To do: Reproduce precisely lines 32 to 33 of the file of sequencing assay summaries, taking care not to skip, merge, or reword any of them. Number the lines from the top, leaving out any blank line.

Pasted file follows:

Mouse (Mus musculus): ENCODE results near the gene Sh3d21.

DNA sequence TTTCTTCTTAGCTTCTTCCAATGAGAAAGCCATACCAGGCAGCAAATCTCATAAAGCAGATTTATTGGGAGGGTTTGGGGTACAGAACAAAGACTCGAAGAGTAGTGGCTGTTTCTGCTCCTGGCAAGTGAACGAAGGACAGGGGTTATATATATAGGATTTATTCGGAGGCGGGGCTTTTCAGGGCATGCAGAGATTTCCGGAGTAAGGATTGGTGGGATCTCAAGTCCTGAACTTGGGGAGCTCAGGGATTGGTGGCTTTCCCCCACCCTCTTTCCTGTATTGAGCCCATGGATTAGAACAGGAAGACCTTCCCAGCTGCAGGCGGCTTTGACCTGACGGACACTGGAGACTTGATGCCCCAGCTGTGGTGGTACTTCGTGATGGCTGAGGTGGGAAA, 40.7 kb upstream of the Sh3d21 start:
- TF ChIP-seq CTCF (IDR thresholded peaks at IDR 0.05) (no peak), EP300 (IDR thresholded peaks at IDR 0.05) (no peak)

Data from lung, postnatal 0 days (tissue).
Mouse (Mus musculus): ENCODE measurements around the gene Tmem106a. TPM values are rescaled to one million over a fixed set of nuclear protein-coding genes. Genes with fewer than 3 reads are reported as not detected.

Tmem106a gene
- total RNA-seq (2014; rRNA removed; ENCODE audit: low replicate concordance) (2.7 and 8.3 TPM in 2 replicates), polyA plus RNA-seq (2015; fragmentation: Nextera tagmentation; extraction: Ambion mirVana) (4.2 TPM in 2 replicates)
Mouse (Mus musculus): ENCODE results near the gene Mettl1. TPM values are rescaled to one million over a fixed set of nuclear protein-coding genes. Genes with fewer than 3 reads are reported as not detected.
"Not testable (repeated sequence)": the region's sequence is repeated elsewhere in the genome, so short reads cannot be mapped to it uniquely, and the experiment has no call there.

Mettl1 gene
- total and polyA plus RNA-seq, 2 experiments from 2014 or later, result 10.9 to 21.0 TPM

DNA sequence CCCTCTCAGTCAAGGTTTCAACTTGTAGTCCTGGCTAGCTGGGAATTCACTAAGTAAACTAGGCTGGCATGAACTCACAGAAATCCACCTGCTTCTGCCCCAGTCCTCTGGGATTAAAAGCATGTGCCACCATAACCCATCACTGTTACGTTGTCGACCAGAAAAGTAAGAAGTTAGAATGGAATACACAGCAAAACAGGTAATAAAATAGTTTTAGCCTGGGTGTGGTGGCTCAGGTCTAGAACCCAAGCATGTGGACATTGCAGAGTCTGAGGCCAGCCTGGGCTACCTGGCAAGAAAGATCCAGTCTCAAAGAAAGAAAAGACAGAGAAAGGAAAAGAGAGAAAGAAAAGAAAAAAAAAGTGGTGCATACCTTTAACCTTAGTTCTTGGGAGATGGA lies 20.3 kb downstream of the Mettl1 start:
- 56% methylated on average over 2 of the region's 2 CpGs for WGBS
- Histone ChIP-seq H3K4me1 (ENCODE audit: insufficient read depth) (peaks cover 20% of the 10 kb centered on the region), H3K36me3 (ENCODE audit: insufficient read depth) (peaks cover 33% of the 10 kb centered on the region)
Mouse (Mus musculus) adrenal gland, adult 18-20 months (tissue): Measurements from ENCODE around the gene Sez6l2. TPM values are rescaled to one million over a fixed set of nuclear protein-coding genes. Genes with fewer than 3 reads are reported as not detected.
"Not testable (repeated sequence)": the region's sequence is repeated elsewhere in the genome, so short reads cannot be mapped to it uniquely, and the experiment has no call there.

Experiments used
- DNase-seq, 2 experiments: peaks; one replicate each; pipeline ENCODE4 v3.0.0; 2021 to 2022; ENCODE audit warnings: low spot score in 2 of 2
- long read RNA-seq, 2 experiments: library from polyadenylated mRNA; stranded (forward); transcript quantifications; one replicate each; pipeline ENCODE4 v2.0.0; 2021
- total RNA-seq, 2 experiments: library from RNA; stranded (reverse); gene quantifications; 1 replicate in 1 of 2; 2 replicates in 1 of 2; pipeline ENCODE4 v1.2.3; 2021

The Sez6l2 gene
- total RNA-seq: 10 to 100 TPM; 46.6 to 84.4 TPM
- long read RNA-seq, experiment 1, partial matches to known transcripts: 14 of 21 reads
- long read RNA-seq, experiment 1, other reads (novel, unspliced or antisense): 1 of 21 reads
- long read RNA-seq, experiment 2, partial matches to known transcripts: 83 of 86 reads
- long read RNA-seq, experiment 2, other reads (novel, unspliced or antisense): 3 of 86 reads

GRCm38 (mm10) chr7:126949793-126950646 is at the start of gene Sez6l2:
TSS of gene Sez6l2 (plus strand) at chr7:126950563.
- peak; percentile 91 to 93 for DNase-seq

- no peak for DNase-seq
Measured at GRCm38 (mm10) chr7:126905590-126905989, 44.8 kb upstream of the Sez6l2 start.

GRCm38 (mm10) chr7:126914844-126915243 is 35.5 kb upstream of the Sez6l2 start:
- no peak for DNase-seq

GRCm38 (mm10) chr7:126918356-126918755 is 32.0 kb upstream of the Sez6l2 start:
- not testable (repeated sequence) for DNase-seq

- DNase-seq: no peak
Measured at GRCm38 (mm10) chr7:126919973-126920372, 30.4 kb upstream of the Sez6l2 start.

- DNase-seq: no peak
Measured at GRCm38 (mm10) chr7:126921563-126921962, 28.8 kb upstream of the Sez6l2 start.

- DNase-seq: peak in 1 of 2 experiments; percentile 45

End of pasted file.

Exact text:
GRCm38 (mm10) chr7:126914844-126915243 is 35.5 kb upstream of the Sez6l2 start:
- no peak for DNase-seq